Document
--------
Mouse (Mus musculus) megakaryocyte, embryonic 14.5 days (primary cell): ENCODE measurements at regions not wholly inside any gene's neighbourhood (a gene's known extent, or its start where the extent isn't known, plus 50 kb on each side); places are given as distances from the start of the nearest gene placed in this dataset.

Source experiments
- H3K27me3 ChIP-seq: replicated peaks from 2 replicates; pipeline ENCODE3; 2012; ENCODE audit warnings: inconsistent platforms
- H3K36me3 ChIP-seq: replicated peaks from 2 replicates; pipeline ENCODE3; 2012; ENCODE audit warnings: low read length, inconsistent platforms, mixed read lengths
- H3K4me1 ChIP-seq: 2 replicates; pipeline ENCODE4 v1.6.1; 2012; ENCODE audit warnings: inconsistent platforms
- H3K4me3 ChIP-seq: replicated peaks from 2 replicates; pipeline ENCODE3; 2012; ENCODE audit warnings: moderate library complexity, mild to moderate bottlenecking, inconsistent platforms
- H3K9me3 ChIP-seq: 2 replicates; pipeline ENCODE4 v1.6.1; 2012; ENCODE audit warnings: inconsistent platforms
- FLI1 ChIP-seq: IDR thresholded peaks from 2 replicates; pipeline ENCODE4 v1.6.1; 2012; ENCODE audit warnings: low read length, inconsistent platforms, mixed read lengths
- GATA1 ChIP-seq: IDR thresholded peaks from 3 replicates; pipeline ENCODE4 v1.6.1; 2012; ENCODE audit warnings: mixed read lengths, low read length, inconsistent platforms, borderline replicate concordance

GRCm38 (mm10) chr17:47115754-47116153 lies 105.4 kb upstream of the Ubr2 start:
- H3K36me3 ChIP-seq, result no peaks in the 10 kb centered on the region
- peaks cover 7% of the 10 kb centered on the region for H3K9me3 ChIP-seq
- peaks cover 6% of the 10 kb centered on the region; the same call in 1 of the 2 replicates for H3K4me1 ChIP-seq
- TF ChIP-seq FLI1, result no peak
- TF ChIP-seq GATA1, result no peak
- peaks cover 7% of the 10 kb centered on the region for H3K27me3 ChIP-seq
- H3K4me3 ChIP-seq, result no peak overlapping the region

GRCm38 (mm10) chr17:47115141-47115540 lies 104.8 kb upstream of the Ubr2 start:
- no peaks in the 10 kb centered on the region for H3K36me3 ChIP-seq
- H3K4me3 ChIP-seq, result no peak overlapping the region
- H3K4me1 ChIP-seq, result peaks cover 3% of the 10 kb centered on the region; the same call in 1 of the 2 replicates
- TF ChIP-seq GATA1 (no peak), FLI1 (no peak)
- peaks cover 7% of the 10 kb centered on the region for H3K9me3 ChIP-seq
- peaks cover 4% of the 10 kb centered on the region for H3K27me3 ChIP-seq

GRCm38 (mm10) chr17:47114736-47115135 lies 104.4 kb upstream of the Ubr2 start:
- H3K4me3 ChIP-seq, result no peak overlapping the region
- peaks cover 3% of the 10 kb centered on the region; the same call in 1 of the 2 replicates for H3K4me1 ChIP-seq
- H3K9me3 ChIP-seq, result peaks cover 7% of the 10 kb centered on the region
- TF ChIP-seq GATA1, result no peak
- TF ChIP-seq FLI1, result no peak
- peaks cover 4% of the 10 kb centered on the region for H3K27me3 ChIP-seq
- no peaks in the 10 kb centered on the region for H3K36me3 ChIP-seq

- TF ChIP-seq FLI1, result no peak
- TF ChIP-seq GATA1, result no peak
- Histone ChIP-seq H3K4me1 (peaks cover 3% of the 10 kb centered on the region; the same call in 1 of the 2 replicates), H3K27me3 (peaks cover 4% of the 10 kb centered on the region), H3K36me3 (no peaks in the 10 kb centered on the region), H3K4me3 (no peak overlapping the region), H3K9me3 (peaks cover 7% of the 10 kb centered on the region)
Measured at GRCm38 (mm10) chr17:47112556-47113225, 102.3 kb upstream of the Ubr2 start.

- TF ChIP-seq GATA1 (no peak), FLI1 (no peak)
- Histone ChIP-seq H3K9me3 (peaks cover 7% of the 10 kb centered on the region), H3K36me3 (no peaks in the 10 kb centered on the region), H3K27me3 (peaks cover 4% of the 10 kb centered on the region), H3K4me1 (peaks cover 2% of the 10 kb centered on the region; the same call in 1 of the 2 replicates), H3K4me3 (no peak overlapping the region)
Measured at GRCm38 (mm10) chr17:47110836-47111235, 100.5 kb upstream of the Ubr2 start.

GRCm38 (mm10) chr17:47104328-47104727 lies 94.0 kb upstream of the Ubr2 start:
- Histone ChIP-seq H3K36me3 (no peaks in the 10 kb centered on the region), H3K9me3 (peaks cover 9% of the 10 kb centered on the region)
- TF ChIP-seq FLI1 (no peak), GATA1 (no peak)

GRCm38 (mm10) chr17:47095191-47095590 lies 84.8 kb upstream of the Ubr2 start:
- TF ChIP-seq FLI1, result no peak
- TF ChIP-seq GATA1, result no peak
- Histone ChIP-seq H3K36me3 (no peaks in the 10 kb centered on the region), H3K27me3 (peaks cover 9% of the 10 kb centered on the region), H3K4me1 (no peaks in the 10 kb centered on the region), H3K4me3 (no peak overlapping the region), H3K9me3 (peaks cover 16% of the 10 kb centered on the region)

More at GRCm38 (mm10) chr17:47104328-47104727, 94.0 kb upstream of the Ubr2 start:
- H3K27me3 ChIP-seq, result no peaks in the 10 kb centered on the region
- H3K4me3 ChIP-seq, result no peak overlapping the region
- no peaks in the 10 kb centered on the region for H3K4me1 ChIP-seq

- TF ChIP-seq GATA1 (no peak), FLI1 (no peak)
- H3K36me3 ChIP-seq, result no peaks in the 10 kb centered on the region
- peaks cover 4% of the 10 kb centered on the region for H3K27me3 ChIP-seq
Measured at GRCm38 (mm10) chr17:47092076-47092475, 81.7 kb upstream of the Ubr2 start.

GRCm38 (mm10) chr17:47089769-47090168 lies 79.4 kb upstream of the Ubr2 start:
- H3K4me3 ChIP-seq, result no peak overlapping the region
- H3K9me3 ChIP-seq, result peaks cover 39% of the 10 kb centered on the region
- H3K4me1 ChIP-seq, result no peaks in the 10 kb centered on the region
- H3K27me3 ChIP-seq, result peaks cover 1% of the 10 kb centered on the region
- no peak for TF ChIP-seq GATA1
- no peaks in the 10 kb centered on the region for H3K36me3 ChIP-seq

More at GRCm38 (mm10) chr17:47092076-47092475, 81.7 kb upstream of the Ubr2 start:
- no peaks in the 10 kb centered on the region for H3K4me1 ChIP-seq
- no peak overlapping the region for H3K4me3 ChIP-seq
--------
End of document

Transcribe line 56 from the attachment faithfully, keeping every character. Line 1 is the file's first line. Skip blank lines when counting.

- H3K4me3 ChIP-seq, result no peak overlapping the region